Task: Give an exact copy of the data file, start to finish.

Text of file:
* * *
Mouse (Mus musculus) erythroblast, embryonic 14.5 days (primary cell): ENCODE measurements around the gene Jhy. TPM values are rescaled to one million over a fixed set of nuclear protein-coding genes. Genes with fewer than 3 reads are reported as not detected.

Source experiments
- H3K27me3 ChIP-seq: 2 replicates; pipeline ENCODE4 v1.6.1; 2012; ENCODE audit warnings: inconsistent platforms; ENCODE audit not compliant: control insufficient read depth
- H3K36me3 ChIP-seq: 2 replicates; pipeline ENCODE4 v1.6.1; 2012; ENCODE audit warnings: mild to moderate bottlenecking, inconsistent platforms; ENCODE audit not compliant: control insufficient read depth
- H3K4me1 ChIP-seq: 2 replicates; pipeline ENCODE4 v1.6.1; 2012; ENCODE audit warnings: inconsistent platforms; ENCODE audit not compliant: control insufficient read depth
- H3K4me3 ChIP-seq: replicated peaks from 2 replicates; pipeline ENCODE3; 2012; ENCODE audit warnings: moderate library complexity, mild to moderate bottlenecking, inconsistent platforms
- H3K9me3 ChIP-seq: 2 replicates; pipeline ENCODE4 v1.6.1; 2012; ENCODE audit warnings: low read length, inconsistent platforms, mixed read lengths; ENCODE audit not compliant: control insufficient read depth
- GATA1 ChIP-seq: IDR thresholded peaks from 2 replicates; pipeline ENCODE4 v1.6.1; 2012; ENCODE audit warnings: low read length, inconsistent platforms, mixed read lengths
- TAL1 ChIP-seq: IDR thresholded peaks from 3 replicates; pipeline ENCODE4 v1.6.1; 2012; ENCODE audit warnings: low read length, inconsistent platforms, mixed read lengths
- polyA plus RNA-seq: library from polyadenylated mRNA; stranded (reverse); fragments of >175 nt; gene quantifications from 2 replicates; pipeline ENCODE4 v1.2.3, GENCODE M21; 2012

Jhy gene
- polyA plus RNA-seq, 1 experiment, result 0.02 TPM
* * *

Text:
Mouse (Mus musculus) erythroblast, embryonic 14.5 days (primary cell): ENCODE measurements around the gene Jhy. TPM values are rescaled to one million over a fixed set of nuclear protein-coding genes. Genes with fewer than 3 reads are reported as not detected.

Source experiments
- H3K27me3 ChIP-seq: 2 replicates; pipeline ENCODE4 v1.6.1; 2012; ENCODE audit warnings: inconsistent platforms; ENCODE audit not compliant: control insufficient read depth
- H3K36me3 ChIP-seq: 2 replicates; pipeline ENCODE4 v1.6.1; 2012; ENCODE audit warnings: mild to moderate bottlenecking, inconsistent platforms; ENCODE audit not compliant: control insufficient read depth
- H3K4me1 ChIP-seq: 2 replicates; pipeline ENCODE4 v1.6.1; 2012; ENCODE audit warnings: inconsistent platforms; ENCODE audit not compliant: control insufficient read depth
- H3K4me3 ChIP-seq: replicated peaks from 2 replicates; pipeline ENCODE3; 2012; ENCODE audit warnings: moderate library complexity, mild to moderate bottlenecking, inconsistent platforms
- H3K9me3 ChIP-seq: 2 replicates; pipeline ENCODE4 v1.6.1; 2012; ENCODE audit warnings: low read length, inconsistent platforms, mixed read lengths; ENCODE audit not compliant: control insufficient read depth
- GATA1 ChIP-seq: IDR thresholded peaks from 2 replicates; pipeline ENCODE4 v1.6.1; 2012; ENCODE audit warnings: low read length, inconsistent platforms, mixed read lengths
- TAL1 ChIP-seq: IDR thresholded peaks from 3 replicates; pipeline ENCODE4 v1.6.1; 2012; ENCODE audit warnings: low read length, inconsistent platforms, mixed read lengths
- polyA plus RNA-seq: library from polyadenylated mRNA; stranded (reverse); fragments of >175 nt; gene quantifications from 2 replicates; pipeline ENCODE4 v1.2.3, GENCODE M21; 2012

Jhy gene
- polyA plus RNA-seq, 1 experiment, result 0.02 TPM